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2 years 9 months ago #555651 by linrae
See if they are easier when u out middle wet night trying to lamb one with stuck backwards lamb make sure u have good headlamp

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2 years 9 months ago #555652 by tn71
All I want to know is how a weather compares to a ewe in relation to looking after it. We have a choice of either, or; so I just wanted an option on what people think; I don't really care what we have, though it won't be a ram, as you say.
I'm reading the comments different to you, it seems. To me it sounds like the wethers are fine to deal with, but they do bunt more. As you've mentioned, they're probably not great for the kids, but if we keep the kids away from them, then it might not be an issue. However, ewes are the easier, safer, option.
Thanks

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2 years 9 months ago - 2 years 9 months ago #555654 by Ronney
Ok, here's my take on it. I've been rearing lambs off and on for the better part of 50 years. Without any shadow of a doubt, wethers make the best pets if this is what you're wanting. I have no idea why! I've had some ewe lambs go on to become quiet breeding ewes that will come to their name but not many, whereas just about every wether will come to the call. Right now, I have 3 hand reared wethers, the eldest of which is 10, and all will come to the call. I do NOT feed them nuts or treats as this is a great way to make sure that I'll be knocked to the ground! There is no reason why a wether should bunt at all and be any less safe to have around than a ewe. However, they do know when I'm in the vege garden and will line up at the fence waiting for silver beet :)

Enjoy whichever you go for, they are lots of fun for both child and adult. I think every rural child should rear a lamb, it's a great learning experience for them. Even my Wellington based granddaughter has her own pet lamb which I mostly rear but when she's here for the holidays, it's given over entirely to her.

Cheers,
Ronnie
Last edit: 2 years 9 months ago by Ronney.
The following user(s) said Thank You: VioletFarmer

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2 years 9 months ago #555655 by tn71
Thanks, Ronnie; that's all great to know. For my own clarity, are there any issues running wethers with ewes?

Good to know about the silver beet too. The nuts are something i might need to take into consideration (I'm currently doing it with the ewes).

Cheers
The following user(s) said Thank You: Ronney

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2 years 9 months ago #555656 by tonybaker
I don't think it matters what sex they are as long as they have human contact from the start. It's great the there is some Dorper in them as that should cut down on shearing and also they will eat whatever is available, no need for a compost heap or food scraps. The main thing is not to have too many stock, we are coming into the main growth season and I think in your area grass will not be a problem. You will hear lots of stories on here about the danger of rams/wethers but as long as you act sensibly and make regular contact with them you should be ok. Yesterday my son and I were shredding some macrocarpa branches that had got too close to the power lines and our big Dorper ram was "helping" us! He jumped up onto the trailer and got a face full of chips, he was not too impressed.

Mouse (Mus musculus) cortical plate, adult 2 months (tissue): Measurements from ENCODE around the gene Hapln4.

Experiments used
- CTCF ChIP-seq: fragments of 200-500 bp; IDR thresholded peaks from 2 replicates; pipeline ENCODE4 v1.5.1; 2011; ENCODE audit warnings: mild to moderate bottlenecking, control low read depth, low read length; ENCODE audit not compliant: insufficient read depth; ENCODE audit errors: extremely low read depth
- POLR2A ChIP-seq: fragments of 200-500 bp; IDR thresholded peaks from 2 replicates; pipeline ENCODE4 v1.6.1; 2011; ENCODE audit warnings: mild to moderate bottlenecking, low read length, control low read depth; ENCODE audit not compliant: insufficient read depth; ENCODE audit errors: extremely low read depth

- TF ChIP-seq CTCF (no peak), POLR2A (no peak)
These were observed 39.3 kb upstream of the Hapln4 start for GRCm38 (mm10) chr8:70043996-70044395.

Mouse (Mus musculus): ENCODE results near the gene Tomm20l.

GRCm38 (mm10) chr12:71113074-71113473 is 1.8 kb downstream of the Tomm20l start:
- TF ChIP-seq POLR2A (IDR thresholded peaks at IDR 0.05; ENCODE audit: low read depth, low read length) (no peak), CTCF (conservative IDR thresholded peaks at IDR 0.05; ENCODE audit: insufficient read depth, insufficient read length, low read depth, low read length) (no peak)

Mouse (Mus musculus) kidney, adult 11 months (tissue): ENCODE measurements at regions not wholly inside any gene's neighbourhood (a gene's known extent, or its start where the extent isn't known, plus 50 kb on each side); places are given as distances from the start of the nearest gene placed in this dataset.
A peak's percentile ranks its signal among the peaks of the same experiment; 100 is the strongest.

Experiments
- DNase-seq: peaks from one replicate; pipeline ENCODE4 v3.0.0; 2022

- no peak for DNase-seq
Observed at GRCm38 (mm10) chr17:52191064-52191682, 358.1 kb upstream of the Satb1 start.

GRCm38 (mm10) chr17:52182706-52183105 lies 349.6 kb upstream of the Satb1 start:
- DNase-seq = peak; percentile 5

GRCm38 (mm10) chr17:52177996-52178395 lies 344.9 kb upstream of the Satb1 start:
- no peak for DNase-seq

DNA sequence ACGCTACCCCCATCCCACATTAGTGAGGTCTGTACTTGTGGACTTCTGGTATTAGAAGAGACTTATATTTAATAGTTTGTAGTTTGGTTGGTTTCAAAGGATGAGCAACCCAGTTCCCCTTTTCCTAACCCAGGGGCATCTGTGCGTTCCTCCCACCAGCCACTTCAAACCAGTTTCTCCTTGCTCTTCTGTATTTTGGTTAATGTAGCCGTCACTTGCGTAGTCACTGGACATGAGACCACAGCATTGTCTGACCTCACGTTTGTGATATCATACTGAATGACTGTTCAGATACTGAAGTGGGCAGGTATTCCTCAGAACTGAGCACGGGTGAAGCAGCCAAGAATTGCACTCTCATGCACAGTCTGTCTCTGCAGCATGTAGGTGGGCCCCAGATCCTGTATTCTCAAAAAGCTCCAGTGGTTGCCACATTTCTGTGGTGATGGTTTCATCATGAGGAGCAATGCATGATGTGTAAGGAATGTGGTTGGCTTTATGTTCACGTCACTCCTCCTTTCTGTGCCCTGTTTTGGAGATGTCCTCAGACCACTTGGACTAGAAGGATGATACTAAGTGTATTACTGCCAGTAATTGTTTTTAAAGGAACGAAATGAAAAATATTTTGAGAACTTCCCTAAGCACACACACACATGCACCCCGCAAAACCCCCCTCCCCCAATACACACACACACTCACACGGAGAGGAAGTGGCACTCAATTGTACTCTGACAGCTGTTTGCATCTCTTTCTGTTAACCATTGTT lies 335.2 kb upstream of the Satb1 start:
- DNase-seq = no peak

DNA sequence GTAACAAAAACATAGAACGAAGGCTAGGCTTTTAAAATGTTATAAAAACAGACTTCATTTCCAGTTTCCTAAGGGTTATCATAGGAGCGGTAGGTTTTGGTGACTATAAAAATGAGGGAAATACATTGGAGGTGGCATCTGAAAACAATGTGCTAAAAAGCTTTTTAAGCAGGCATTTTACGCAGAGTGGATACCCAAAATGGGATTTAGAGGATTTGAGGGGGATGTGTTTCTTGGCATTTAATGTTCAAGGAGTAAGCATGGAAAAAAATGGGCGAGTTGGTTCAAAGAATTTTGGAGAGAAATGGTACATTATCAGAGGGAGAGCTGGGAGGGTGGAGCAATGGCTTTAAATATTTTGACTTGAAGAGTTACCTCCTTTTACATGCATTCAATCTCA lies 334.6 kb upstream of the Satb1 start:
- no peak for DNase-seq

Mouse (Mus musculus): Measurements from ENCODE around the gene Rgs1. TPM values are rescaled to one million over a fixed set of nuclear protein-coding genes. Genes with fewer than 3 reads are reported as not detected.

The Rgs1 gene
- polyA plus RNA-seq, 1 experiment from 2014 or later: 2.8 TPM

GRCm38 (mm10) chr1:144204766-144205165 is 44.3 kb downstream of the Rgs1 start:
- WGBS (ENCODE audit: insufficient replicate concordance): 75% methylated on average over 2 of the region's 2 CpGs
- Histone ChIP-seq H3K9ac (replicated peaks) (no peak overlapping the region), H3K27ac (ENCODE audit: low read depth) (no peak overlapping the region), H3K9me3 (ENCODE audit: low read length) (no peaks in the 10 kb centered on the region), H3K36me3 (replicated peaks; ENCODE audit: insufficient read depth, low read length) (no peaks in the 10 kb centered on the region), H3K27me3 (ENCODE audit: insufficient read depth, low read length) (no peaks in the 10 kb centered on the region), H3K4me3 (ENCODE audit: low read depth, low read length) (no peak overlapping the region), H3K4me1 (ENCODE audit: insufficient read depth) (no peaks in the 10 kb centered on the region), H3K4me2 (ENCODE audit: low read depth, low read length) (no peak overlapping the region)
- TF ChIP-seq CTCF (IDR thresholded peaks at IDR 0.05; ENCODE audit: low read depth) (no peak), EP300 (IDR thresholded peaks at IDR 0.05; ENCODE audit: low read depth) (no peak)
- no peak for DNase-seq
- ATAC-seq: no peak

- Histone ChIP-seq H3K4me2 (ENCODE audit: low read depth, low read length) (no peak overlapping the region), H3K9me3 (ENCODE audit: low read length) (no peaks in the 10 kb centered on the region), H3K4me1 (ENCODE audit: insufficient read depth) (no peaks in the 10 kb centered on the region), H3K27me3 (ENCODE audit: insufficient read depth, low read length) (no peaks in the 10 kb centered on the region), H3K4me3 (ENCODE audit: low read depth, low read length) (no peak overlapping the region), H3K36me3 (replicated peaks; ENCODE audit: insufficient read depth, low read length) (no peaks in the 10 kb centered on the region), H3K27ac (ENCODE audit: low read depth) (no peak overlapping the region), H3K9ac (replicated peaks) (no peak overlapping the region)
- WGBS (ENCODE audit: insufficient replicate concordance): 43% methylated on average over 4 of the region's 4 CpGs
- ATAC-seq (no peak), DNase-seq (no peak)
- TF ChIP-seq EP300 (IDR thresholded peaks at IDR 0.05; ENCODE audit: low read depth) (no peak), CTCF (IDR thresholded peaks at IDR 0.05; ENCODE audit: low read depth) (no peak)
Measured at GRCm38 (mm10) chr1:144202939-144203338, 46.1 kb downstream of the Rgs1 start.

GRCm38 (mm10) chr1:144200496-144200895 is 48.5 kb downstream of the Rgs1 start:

5 acres, Ferguson 35X and implements, Hanmay pto shredder, BMW Z3, Countax ride on mower, chooks, Dorper and Wiltshire sheep. Bosky wood burning central heating stove and radiators. Retro caravan. Growing our own food and preserving it. Small vineyard, crap wine. :)

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2 years 9 months ago #555657 by tn71
Great info. Thannks.
Just wondering about the food scraps, I read things life broccoli, cabbage, and potato shouldn't be given to sheep. Do you seperate these scraps, or do you literally give them everything? (aside from the obvious animal products)

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2 years 9 months ago #555659 by LongRidge
I agree with Ronnie that wethers make better pets than ewes, but they are bigger in size than ewes, so do bruise more when they give a bunt on the back of the leg for a rub/pat/scratch.
Do not give meat of any kind - the bacteria in the rumen are not the kind that digest meat protein. Do not give any part of avocados. The cabbage family make good food but remove some of the iodine. Introduce new foods gradually so that the bugs in the gut can change for these new foods. A sudden change will cause runny poo.
Expect any sheep that has Dorper in it to need foot care. The wool from Dorper crosses is useless for knitting so is not saleable, but they will still need to be shorn.